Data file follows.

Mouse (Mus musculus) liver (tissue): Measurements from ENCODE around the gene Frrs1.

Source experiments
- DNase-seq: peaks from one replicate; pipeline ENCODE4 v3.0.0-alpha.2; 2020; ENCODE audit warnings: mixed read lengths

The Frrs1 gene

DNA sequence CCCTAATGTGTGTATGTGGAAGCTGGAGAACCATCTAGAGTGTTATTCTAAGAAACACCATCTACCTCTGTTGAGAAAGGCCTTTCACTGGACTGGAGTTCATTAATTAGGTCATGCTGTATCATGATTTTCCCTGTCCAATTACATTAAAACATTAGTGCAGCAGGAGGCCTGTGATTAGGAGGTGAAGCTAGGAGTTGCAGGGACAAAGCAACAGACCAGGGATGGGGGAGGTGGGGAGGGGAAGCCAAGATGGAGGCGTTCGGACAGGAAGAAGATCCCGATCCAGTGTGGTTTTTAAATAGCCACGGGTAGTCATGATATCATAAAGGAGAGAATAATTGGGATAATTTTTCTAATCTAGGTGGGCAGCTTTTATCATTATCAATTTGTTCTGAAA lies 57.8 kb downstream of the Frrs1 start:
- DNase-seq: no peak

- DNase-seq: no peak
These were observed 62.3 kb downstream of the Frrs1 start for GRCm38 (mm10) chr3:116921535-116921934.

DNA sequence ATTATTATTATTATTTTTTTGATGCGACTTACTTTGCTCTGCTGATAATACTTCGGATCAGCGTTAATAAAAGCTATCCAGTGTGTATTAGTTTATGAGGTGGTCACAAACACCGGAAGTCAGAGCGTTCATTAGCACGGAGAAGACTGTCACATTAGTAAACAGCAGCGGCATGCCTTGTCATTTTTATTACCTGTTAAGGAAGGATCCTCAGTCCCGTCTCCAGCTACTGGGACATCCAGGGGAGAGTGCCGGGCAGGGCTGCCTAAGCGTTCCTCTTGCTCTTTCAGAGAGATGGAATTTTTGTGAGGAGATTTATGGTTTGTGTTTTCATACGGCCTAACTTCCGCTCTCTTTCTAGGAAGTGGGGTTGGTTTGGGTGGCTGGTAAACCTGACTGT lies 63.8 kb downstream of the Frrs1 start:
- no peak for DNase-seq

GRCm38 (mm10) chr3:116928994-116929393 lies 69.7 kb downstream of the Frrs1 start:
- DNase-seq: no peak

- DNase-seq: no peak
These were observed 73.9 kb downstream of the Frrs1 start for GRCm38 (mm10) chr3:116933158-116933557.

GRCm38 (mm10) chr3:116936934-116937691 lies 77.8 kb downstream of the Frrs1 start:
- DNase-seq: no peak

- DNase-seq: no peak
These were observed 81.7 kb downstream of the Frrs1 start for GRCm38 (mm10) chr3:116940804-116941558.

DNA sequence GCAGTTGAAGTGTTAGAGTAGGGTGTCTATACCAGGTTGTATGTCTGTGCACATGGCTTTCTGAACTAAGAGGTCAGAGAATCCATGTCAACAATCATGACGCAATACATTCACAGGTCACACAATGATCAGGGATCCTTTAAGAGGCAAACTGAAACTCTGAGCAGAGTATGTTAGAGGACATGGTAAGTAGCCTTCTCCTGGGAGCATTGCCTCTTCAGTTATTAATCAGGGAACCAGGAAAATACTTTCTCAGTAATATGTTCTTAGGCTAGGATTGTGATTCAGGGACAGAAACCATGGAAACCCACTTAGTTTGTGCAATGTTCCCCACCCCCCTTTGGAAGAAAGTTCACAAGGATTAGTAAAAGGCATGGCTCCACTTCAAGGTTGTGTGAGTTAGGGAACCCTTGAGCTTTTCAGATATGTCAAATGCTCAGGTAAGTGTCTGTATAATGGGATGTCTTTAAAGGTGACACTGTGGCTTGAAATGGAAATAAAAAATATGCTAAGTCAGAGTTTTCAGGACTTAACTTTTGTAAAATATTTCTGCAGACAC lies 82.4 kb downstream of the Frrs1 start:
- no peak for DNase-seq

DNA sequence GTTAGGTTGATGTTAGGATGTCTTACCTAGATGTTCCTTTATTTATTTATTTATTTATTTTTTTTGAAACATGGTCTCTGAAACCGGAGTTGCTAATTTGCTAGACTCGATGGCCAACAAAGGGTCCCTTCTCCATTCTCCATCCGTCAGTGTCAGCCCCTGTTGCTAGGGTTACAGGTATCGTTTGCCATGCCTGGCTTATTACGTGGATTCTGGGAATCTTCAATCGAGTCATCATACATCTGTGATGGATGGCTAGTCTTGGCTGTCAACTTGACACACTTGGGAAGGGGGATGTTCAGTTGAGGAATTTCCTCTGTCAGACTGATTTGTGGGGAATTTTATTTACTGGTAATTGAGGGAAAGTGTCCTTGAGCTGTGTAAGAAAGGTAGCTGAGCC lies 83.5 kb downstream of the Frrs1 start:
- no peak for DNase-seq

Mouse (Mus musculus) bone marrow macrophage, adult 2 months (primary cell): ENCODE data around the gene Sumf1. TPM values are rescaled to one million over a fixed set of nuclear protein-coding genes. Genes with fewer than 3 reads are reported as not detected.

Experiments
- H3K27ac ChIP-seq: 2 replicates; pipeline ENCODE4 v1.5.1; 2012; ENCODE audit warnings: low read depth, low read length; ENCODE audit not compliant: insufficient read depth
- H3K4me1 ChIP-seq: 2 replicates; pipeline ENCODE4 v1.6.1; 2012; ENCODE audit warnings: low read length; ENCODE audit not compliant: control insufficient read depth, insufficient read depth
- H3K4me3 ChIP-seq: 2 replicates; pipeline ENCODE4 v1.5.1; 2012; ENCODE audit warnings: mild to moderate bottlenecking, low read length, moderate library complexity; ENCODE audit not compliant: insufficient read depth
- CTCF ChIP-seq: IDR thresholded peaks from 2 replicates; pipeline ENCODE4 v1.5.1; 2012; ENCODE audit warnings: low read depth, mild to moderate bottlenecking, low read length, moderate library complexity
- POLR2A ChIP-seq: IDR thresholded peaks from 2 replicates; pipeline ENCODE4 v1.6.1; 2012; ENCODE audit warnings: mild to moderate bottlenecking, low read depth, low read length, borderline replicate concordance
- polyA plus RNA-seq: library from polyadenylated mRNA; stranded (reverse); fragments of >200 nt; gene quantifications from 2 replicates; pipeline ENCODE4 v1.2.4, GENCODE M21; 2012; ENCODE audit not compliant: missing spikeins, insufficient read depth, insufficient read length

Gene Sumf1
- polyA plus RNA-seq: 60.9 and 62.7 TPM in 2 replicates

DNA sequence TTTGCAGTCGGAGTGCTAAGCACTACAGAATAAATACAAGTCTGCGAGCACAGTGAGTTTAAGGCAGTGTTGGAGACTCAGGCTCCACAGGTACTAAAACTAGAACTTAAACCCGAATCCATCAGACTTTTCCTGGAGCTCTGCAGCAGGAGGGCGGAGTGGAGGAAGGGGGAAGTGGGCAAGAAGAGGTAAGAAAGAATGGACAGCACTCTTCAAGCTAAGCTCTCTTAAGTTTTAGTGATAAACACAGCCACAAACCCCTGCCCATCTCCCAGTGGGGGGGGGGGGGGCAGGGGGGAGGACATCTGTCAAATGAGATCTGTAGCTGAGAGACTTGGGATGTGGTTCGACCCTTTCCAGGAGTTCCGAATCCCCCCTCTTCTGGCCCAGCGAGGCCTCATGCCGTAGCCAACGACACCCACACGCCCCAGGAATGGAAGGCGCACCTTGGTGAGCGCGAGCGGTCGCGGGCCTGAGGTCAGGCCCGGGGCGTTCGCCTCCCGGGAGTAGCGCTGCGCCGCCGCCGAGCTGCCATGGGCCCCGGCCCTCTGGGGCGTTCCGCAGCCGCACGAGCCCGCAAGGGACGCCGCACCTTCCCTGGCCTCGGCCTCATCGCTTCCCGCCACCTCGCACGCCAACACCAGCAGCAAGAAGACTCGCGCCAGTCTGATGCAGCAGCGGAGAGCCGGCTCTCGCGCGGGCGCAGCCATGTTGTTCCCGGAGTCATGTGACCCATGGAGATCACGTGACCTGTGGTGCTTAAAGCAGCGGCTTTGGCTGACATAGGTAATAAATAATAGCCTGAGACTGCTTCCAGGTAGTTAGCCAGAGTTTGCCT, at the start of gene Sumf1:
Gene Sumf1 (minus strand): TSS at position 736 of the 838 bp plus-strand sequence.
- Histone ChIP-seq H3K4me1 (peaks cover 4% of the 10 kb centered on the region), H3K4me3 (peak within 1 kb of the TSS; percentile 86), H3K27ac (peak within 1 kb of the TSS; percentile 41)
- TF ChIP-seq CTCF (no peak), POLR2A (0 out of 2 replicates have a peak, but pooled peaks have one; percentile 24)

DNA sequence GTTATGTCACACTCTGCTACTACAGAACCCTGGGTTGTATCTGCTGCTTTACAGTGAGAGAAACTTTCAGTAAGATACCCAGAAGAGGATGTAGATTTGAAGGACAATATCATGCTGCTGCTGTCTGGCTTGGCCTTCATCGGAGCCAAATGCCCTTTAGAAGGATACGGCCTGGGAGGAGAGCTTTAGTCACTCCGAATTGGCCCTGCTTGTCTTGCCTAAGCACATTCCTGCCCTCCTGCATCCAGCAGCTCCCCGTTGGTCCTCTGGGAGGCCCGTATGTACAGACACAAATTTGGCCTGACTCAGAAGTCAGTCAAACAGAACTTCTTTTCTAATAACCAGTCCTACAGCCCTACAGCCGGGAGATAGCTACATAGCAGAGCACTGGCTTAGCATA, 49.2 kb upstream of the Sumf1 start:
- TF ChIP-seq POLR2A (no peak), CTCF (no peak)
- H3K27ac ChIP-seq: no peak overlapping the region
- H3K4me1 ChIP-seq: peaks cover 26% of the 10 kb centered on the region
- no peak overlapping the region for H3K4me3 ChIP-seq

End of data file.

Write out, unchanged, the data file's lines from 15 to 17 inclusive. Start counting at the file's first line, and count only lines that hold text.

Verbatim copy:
GRCm38 (mm10) chr3:116936934-116937691 lies 77.8 kb downstream of the Frrs1 start:
- DNase-seq: no peak

- DNase-seq: no peak